A DOG owner has been allowed to keep his pit bull-type pet after magistrates ruled that it does not pose a danger to the public.

Jamie Sharples, aged 21, of Wardham Close, Westhoughton, had pleaded guilty to owning a designated fighting dog and a special hearing was held to decide whether Ty should be destroyed or put on the exemption register.

Richard Briden, prosecuting, said the dog posed a risk to Sharples' one-month-old daughter, but the exemption register only covered a danger to the public and not those within his own home.

Sharples told the court that the dog had never been aggressive and had been supervised around young children, including his niece and nephew.

He said: "I will keep the dog and baby away from each other.

"I trained him myself and if he tried to bite anyone I would have him put down. I would not take the chance that he could do it again.

"I have never had any trouble with him, he just likes to chill with me."

Police and dog wardens seized 15-month-old Ty from a house in The Pewfist, Westhoughton, on April 3, after housing officers received a complaint about a pit bull terrier-type dog.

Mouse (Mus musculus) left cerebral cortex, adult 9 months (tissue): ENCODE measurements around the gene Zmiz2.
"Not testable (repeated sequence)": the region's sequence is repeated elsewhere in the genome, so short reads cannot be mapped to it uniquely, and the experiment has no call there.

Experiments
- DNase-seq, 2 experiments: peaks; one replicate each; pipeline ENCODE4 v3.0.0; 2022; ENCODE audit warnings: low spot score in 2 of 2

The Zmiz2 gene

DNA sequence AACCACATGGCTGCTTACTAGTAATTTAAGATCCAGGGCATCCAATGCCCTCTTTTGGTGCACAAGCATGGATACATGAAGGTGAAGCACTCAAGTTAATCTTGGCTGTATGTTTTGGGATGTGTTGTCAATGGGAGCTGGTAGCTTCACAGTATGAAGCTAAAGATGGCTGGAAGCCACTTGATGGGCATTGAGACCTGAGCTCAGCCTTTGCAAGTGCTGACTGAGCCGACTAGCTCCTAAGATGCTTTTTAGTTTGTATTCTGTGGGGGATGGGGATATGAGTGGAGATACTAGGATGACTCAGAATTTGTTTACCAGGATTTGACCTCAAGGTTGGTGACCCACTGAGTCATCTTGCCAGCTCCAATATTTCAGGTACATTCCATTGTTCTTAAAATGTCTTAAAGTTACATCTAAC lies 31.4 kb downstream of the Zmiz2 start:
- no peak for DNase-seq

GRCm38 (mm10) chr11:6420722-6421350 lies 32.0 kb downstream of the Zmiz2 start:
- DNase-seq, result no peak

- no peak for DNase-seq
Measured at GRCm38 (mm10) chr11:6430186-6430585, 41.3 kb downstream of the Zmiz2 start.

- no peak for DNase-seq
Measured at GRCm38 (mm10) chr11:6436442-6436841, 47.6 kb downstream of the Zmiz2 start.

The court heard that Sharples, who has owned the dog for 12 months, was unaware it was a pit bull-type dog, but experts found it came under the Dangerous Dogs Act, although it was not a pure breed.

Dr Roger Mugford, who is an expert on dog breeds, said: "The owner can be forgiven for not knowing the dog type. It is an expert knowledge.

"As a puppy it would not have been apparent to me, let alone Sharples. It is a cross between a Staffordshire bull terrier and a boxer.

"I did some tests on the dog and I found him to be delightful."

Ty has been living in kennels for five months while the court case has been ongoing, and Lara Smith, defending, told the court that Ty had dropped from 28kg to 18kg.

Magistrates decided to put the dog on the exemption register, which means Sharples must have the Ty neutered, microchipped, tattooed, insured and muzzled, and on a lead at all times in public. If the conditions are breached the dog will be destroyed.

Sharples was given a 12-month conditional discharge.

After the hearing Sharples, who will get Ty back in a few weeks, said: "I feel really happy that Ty will finally be able to come home after six months of not knowing.

"He has not been treated well when he has been in the kennels, but hopefully he will be back to his usual self soon."